Obstructive Sleep Apnea Syndrome in the Sao Paulo Epidemiologic Sleep Study

Sleep Med. 2010 May;11(5):441-6. doi: 10.1016/j.sleep.2009.10.005. Epub 2010 Apr 1.

Abstract

Objective: To estimate the prevalence of Obstructive Sleep Apnea Syndrome (OSAS), using current clinical and epidemiological techniques, among the adult population of Sao Paulo, Brazil.

Methods: This population-based survey used a probabilistic three-stage cluster sample of Sao Paulo inhabitants to represent the population according to gender, age (20-80 years), and socio-economic status. Face-to-face interviews and in-lab full-night polysomnographies using a nasal cannula were performed. The prevalence of OSAS was determined according to the criteria of the most recent International Classification of Sleep Disorders (ICDS-2) from American Academy of Sleep Medicine (2005).

Results: A total of 1042 volunteers underwent polysomnography (refusal rate=5.4%). The mean age+/-SD was 42+/-14 years; 55% were women and 60% had a body mass index>25 kg/m(2). OSAS was observed in 32.8% of the participants (95% CI, 29.6-36.3). A multivariate logistic regression model identified several independent and strong associations for the presence of OSAS: men had greater association than women (OR=4.1; 95% CI, 2.9-5.8; P<0.001) and obese individuals (OR=10.5; 95% CI, 7.1-15.7; P<0.001) than individuals of normal weight. The adjusted association factor increased with age, reaching OR=34.5 (95% CI, 18.5-64.2; P<0.001) for 60-80 year olds when compared to the 20-29 year old group. Low socio-economic status was a protective factor for men (OR=0.4), but was an associated factor for women (OR=2.4). Self-reported menopause explained this increased association (age adjusted OR=2.1; 95% CI, 1.4-3.9; P<0.001), and it was more frequent in the lowest class (43.1%) than either middle class (26.1%) or upper class (27.8%) women.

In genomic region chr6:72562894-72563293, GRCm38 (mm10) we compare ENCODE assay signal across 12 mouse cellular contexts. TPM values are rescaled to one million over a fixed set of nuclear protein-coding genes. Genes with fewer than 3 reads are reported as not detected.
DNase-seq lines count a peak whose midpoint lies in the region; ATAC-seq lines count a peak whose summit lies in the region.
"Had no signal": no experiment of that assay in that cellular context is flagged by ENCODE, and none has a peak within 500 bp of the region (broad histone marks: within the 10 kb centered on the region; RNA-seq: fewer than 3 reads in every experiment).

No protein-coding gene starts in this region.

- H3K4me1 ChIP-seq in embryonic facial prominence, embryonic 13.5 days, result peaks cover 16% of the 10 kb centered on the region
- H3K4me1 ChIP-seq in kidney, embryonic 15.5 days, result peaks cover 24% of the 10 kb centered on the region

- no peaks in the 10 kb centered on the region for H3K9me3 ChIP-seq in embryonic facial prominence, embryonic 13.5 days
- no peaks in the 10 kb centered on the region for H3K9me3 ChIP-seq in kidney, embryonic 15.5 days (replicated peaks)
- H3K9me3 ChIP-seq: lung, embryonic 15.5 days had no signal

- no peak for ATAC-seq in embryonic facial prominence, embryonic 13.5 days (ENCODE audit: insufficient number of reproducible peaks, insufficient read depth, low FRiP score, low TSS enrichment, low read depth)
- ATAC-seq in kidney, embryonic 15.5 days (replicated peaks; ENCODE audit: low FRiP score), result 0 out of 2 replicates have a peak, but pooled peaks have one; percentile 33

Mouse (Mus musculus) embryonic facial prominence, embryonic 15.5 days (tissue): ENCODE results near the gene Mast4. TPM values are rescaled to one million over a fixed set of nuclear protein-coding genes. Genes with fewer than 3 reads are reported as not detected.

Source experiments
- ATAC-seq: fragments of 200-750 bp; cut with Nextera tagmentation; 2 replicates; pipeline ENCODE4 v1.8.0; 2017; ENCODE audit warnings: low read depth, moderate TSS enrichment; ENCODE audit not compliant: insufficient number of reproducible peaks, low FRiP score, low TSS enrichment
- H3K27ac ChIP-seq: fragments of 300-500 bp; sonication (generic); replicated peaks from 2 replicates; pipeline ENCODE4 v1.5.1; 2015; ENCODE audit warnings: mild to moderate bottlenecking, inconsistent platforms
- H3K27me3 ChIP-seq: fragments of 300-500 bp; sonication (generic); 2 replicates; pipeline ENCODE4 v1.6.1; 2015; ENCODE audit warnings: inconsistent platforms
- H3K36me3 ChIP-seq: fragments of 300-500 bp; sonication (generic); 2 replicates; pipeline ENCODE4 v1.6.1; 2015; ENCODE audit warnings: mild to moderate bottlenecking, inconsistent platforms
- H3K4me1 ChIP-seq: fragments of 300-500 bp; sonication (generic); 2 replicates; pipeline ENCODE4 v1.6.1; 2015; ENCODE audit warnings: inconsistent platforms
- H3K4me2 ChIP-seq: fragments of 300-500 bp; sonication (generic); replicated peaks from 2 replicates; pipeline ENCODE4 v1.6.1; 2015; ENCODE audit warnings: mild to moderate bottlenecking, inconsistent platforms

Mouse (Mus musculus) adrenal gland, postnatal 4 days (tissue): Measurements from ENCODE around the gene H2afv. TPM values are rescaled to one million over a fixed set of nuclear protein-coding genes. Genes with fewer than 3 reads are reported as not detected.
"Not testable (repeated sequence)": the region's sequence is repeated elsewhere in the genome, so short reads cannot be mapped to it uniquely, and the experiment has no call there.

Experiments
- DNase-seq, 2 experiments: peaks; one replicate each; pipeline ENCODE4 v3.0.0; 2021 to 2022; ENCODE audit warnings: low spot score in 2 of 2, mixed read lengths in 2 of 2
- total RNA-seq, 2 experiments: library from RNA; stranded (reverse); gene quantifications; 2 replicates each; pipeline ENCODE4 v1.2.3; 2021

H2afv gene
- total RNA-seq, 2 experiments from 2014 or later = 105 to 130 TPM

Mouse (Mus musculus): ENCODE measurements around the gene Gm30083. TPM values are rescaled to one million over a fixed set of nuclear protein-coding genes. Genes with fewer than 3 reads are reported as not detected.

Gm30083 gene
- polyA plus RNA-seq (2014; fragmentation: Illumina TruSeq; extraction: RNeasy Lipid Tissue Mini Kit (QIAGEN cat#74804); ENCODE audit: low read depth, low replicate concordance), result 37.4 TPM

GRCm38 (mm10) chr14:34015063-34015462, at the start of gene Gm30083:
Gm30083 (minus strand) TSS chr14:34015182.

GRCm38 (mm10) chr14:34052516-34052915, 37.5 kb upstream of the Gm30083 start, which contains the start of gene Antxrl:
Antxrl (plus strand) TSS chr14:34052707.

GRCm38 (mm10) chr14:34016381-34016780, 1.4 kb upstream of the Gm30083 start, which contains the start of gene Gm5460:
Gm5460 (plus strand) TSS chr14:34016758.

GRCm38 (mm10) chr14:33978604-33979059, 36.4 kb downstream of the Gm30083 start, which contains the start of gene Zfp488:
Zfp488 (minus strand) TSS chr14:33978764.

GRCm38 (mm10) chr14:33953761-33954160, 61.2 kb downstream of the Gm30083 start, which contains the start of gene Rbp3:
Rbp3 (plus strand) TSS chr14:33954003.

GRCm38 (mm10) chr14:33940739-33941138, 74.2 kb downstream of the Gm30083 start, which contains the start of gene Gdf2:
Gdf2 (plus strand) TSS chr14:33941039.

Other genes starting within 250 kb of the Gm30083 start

Conclusions: This study is the first apnea survey of a large metropolitan area in South America identifying a higher prevalence of OSAS than found in other epidemiological studies. This can be explained by the use of the probabilistic sampling process achieving a very low polysomnography refusal rate, the use of current techniques and clinical criteria, inclusion of older groups, and the higher prevalence of obesity in the studied population.

Publication types

  • Research Support, Non-U.S. Gov't

MeSH terms

  • Adult
  • Age Distribution
  • Aged
  • Aged, 80 and over
  • Body Mass Index
  • Brazil / epidemiology
  • Female
  • Health Surveys
  • Humans
  • Logistic Models
  • Male
  • Middle Aged
  • Multivariate Analysis
  • Obesity / epidemiology*
  • Overweight / epidemiology
  • Polysomnography
  • Prevalence
  • Sex Distribution
  • Sleep Apnea, Obstructive / epidemiology*
  • Urban Population / statistics & numerical data*
  • Young Adult